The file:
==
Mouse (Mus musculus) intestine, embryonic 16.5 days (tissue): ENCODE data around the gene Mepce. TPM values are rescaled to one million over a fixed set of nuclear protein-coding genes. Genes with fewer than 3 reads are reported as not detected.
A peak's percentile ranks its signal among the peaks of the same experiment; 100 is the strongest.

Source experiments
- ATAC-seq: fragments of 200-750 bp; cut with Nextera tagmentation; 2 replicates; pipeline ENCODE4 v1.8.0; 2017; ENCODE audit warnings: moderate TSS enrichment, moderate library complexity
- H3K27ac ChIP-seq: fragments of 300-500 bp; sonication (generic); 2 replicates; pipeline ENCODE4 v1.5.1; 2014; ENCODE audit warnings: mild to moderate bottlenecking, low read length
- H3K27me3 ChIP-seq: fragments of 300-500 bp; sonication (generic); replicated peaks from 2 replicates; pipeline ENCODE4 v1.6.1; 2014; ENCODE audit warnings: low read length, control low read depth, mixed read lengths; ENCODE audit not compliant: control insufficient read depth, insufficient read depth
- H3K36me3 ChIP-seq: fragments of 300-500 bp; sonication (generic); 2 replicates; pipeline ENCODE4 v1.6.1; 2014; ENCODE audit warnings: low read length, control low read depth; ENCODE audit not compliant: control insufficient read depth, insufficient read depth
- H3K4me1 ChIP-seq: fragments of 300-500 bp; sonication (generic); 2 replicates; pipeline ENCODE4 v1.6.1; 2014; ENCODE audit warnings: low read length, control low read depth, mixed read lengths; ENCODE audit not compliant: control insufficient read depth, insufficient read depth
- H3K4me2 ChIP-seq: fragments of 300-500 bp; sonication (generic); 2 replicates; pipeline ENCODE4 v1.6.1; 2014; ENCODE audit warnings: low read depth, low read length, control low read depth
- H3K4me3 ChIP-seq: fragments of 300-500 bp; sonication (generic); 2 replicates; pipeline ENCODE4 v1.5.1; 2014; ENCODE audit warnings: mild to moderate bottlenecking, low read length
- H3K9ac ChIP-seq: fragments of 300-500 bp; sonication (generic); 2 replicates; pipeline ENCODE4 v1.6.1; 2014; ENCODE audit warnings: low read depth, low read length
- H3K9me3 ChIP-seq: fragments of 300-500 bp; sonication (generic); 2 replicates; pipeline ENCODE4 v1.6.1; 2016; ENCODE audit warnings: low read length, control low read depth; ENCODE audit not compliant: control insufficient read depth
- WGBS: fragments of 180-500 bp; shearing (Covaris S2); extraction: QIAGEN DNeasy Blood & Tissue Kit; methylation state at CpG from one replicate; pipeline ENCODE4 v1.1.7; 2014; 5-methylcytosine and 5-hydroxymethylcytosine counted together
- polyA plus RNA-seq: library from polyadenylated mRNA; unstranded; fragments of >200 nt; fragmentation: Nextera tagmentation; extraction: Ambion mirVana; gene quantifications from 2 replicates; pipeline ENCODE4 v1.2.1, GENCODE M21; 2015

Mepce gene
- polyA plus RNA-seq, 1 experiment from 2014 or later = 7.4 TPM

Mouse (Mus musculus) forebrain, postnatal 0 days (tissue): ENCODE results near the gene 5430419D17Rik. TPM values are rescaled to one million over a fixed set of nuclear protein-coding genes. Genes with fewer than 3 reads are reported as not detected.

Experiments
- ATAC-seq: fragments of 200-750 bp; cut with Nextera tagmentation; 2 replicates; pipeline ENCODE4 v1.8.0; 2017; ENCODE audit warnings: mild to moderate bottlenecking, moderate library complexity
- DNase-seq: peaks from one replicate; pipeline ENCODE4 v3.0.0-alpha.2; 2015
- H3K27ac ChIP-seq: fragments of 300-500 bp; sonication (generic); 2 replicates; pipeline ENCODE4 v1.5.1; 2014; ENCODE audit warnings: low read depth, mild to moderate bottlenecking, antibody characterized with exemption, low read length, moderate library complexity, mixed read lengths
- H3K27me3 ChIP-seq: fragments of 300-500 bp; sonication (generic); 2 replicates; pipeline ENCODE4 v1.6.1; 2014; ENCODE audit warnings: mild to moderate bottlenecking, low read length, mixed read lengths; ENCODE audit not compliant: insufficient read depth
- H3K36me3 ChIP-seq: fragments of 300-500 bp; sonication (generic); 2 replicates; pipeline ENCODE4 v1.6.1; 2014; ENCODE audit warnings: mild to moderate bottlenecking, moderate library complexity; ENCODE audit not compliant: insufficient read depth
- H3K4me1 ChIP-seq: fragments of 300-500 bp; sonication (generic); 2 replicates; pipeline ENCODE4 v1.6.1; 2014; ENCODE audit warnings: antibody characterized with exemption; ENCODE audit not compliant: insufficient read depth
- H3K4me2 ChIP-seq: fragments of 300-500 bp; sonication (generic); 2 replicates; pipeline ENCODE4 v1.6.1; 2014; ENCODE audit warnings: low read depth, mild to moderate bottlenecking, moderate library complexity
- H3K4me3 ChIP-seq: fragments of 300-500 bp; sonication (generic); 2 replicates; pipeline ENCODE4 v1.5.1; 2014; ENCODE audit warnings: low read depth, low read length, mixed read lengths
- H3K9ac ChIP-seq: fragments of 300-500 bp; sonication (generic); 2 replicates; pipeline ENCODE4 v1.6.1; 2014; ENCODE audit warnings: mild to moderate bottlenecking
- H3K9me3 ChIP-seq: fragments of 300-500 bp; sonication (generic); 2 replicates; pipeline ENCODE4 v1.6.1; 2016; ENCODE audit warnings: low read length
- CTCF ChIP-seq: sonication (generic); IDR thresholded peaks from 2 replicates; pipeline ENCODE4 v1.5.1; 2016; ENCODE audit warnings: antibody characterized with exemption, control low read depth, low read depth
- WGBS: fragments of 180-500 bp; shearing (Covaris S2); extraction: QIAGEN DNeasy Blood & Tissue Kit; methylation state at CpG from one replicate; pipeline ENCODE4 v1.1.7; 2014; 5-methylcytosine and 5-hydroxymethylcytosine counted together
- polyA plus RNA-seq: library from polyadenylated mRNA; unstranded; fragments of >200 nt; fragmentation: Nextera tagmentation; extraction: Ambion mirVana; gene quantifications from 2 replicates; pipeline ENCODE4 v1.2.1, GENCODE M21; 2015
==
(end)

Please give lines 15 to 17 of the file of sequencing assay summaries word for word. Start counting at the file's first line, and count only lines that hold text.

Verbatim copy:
Mepce gene
- polyA plus RNA-seq, 1 experiment from 2014 or later = 7.4 TPM

Mouse (Mus musculus) forebrain, postnatal 0 days (tissue): ENCODE results near the gene 5430419D17Rik. TPM values are rescaled to one million over a fixed set of nuclear protein-coding genes. Genes with fewer than 3 reads are reported as not detected.